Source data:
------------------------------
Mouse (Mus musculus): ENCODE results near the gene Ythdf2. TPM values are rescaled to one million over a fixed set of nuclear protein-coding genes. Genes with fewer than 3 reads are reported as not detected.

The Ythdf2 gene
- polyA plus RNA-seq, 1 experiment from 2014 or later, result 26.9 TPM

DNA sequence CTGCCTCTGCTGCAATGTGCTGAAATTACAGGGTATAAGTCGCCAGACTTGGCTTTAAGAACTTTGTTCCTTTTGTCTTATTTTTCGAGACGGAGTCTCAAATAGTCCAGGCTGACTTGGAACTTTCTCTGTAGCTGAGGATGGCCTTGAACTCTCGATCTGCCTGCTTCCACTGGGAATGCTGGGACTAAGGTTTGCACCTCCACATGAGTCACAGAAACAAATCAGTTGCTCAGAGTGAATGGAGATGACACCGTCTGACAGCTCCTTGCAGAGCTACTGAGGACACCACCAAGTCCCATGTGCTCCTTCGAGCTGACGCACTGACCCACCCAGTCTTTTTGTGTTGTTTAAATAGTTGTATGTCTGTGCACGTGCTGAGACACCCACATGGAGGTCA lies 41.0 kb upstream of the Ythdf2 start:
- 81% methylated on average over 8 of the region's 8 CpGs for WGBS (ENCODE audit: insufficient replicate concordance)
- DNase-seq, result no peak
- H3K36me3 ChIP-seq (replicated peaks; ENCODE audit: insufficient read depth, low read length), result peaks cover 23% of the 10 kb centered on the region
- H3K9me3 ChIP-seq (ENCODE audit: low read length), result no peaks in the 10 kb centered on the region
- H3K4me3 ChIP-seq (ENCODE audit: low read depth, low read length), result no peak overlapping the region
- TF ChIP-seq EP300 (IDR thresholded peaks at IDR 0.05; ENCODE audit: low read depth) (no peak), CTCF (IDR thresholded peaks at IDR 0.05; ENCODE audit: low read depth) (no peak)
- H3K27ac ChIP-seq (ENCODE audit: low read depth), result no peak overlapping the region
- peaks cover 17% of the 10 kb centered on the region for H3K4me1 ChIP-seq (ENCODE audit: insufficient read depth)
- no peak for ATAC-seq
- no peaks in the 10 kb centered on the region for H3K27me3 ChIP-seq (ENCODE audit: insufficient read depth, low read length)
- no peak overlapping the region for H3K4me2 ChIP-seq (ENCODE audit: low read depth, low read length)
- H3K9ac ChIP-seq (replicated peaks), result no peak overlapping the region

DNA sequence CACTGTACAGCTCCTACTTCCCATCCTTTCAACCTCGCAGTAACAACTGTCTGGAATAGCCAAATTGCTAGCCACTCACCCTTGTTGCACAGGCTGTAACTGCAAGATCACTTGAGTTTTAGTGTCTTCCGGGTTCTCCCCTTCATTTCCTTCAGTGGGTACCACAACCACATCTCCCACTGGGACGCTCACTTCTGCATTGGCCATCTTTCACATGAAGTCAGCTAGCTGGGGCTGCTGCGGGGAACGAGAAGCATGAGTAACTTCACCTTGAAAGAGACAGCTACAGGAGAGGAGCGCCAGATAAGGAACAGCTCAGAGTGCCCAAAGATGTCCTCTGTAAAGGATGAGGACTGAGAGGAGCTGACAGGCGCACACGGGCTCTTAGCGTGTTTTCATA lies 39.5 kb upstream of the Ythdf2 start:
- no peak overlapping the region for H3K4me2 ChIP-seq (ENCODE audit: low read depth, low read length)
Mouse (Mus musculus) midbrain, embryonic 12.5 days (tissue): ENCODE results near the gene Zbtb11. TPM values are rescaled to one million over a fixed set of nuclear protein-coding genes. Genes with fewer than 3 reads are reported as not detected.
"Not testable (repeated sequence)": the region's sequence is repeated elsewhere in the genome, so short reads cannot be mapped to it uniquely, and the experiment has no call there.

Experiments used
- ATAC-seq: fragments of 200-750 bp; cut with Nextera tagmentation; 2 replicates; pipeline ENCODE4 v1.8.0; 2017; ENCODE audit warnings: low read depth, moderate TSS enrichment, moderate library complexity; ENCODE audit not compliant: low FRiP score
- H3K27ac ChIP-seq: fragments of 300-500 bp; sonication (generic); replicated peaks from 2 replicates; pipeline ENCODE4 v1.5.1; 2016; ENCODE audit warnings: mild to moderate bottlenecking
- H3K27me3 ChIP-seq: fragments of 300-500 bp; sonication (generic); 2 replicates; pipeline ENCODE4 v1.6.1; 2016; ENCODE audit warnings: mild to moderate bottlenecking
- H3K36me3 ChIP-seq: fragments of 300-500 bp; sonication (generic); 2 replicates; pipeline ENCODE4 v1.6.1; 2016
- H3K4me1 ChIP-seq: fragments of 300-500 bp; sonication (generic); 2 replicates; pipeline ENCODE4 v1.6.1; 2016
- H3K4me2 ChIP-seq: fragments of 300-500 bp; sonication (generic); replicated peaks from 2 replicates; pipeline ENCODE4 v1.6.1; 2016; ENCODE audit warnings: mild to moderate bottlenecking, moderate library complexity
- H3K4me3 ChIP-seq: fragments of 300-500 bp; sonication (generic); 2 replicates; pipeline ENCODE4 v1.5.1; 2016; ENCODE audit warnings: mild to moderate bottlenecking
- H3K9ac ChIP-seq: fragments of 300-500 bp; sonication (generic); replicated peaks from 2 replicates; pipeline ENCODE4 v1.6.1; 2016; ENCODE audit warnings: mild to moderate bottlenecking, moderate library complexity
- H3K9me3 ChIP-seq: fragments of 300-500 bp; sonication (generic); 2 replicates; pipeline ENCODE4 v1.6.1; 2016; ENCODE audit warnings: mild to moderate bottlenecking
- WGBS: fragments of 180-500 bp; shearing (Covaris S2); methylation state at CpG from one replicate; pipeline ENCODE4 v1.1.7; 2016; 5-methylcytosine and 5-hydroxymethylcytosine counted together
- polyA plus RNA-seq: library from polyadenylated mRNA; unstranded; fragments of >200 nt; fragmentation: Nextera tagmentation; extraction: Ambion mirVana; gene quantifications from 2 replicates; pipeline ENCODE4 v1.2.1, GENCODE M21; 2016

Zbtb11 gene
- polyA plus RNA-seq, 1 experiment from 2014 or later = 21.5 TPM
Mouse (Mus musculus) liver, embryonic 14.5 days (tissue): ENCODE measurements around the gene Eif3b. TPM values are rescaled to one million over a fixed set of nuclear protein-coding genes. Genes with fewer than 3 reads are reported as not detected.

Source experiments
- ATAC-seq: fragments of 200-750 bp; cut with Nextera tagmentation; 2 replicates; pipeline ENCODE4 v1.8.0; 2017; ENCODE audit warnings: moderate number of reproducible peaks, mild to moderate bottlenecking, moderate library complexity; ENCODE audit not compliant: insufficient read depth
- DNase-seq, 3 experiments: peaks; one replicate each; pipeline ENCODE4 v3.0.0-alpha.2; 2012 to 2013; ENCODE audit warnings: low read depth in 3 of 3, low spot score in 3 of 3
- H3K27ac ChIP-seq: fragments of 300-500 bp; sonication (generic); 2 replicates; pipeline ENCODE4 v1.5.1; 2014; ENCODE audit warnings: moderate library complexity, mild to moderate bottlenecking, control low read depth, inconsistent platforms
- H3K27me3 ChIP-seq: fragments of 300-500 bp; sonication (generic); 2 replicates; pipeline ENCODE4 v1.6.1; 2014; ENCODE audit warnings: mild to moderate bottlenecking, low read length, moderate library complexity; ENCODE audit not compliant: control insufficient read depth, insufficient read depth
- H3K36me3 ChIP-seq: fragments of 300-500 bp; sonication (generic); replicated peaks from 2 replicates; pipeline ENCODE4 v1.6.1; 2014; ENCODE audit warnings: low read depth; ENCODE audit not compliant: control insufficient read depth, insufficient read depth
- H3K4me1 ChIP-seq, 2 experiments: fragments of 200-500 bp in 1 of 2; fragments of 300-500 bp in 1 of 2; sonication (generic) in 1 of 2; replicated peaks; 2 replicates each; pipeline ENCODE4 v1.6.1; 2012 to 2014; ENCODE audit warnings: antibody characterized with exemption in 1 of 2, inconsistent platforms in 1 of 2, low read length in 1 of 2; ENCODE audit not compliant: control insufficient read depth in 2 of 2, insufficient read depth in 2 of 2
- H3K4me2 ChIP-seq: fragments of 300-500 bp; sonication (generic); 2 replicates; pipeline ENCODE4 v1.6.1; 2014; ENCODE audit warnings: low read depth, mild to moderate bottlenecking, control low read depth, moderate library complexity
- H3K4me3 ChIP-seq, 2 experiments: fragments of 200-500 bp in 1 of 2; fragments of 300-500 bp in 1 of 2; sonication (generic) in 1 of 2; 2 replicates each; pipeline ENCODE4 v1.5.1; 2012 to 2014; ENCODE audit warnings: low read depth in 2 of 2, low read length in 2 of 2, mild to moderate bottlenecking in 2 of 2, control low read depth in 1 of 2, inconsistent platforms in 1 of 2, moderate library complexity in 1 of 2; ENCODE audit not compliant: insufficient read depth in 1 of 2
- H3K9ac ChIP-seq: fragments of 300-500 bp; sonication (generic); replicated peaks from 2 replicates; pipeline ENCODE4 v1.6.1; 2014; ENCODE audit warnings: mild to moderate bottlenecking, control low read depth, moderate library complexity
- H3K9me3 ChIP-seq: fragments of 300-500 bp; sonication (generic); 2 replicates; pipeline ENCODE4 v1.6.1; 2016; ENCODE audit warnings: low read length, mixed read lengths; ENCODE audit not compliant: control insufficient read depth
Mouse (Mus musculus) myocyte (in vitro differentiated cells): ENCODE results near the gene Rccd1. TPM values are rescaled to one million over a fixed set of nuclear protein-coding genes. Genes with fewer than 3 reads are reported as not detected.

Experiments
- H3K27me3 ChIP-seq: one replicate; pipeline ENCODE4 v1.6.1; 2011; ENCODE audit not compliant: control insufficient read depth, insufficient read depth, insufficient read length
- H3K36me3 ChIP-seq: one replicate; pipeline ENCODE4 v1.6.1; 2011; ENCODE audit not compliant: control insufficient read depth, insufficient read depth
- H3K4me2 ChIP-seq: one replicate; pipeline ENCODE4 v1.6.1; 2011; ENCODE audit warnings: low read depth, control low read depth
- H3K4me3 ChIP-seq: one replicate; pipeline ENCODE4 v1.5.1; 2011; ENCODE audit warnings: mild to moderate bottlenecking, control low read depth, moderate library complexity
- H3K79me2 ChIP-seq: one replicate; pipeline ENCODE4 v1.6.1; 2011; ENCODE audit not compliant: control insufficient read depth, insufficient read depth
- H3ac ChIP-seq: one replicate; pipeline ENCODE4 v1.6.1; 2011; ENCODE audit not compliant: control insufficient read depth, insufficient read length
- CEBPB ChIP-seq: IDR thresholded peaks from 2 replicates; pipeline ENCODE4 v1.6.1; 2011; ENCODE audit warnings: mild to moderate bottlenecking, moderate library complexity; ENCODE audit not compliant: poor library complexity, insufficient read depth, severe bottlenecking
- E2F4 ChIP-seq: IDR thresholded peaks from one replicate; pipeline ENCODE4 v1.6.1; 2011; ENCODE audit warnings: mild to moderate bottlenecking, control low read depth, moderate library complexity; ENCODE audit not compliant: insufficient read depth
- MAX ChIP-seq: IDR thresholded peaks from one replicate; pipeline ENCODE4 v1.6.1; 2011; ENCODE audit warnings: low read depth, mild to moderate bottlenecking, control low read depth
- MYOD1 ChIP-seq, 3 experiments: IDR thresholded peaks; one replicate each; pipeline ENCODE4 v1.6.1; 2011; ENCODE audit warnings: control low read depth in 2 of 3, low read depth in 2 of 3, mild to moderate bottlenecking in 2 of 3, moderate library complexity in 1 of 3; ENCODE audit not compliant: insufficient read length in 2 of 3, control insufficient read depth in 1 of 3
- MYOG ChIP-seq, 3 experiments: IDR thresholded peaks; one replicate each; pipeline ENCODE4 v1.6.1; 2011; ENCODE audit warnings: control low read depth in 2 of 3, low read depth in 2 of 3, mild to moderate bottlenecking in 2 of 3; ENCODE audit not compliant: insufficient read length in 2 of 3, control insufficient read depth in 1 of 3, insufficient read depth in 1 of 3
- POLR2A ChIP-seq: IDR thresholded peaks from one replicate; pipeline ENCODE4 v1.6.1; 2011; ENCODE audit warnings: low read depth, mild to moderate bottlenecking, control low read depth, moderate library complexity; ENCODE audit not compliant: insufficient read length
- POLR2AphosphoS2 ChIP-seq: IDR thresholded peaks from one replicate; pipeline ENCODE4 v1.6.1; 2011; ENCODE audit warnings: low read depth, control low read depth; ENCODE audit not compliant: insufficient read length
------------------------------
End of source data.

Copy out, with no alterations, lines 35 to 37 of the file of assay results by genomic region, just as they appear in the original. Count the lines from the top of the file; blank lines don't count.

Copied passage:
Mouse (Mus musculus) liver, embryonic 14.5 days (tissue): ENCODE measurements around the gene Eif3b. TPM values are rescaled to one million over a fixed set of nuclear protein-coding genes. Genes with fewer than 3 reads are reported as not detected.

Source experiments
- ATAC-seq: fragments of 200-750 bp; cut with Nextera tagmentation; 2 replicates; pipeline ENCODE4 v1.8.0; 2017; ENCODE audit warnings: moderate number of reproducible peaks, mild to moderate bottlenecking, moderate library complexity; ENCODE audit not compliant: insufficient read depth